Of the scandal, Amnesty International noted, "the fact the tax authorities used a black box system and a self-learning algorithm obstructed accountability and transparency and were incompatible with the principles of good governance, legality, and the rule of law. The use, workings, and effect of the risk classification model were hidden from the public for a long time."

This is just one story of many that shows us what is at stake, and it shows the snowballing and disastrous effects of the lack of free software in government, while also revealing our lack of understanding of the consequences of using machine learning. In the EU, regulators have taken note of this scandal as a warning. European Commission executive vice-president, Margrethe Vestager, said the toeslagenaffaire is "exactly what every government should be scared of." In proposed legislation, they speak of adding checks and balances conducted by humans, and the European AI Act thus far proposes a restriction of the use of so-called "high-risk" AI systems and banning certain "unacceptable" uses that would protect people from such a scenario through what they call a "pyramid of risks," which includes social scoring by public authorities
due to the events that happened in the Netherlands.

There is good intent to avoid a repetition of the "toeslagenaffaire kind," but this is a fast-moving field, and it affects people's lives daily. But the definition of transparency and need for studying the source code remains vague. Without the freedom to inspect the source code, which has to include the software's algorithms, and allowing self-assessment, we create a loophole where the organization ends up policing its own actions.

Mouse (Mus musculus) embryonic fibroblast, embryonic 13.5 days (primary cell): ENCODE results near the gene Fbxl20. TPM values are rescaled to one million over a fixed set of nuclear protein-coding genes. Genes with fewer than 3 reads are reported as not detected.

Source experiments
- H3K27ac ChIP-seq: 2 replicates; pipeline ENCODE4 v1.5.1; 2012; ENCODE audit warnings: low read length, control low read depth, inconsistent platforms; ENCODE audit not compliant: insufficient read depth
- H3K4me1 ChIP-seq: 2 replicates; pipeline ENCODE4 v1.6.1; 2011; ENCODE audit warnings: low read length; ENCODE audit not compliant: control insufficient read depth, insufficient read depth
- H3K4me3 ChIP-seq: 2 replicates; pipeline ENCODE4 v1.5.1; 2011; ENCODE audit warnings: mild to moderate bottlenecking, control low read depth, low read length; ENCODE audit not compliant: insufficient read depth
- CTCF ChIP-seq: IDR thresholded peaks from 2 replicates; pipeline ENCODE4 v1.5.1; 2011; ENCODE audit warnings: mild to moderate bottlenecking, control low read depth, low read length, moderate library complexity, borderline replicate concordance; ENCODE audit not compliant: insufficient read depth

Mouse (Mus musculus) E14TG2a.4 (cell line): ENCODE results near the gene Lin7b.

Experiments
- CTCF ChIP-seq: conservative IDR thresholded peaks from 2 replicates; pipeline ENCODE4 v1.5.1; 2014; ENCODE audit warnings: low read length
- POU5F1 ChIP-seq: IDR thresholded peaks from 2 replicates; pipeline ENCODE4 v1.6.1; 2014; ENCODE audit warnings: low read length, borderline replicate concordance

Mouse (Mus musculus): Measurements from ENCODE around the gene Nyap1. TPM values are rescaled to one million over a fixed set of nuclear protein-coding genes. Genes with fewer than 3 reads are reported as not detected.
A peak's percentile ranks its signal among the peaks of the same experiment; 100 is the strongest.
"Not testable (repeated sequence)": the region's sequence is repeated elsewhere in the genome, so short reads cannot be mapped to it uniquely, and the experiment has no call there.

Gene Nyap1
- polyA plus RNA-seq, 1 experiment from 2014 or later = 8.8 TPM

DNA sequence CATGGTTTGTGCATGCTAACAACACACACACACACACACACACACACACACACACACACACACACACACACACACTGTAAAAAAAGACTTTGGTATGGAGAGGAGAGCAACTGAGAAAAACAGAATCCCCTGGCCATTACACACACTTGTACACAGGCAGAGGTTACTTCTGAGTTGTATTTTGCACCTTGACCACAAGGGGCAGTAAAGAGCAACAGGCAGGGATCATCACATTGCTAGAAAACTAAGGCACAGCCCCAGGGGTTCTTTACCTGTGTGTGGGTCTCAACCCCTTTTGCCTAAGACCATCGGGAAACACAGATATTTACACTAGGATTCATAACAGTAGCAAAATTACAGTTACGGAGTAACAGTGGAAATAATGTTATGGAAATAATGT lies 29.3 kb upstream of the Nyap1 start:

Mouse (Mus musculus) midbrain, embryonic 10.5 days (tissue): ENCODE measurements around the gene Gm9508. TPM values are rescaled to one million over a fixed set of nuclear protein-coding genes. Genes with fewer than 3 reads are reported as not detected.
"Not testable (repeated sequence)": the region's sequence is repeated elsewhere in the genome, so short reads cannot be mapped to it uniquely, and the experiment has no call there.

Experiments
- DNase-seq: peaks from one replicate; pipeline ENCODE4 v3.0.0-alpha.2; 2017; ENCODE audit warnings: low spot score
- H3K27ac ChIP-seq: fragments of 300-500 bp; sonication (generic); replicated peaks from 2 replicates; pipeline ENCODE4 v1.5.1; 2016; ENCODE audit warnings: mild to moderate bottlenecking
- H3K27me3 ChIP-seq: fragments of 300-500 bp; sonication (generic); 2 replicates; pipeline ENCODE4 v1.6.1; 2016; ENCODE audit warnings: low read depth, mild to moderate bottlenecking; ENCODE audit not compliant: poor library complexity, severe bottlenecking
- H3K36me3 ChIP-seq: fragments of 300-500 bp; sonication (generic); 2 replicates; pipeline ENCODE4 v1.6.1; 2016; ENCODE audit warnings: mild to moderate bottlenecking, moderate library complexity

When a system is nonfree, the argument for "enforcement" of regulations can never truly be made. What the draft legislation typically lacks is the central argument that software should be free (as in freedom). We do not yet have an elegant definition as to what elements must be shared along with the program when we are talking about machine learning, but we know we need to be holding up the GNU General Public License's (GPL) definition of source code as the preferred form for modification, and the importance of installation information, as the guiding lights for charting the right path. In this case, had it been made public what software and what identifiers were used to teach the system how to identify its victims, it may have been given less space to cause this much harm. Systems that play a major role in how our lives unfold should offer the possibility to be checked, and checked again.

You can make a difference as these laws and regulations are taking shape. Many governments have initiatives now that are open to public feedback. Get informed on where artificial intelligence proprietary software systems are used and on its dangers, and demand that your government deploys free software and protects its computational sovereignty: government software must be free software and must be readily available for inspection by its citizens.

Image by mystic_mabel, Copyright ©2009 mystic_mabel. This image is licensed under a Creative Commons Attribution ShareAlike 2.0 Unported license.

Document Actions
Filed under: bulletin

The FSF is a charity with a worldwide mission to advance software freedom — learn about our history and work.

fsf.org is powered by:

 

Send your feedback on our translations and new translations of pages to campaigns@fsf.org.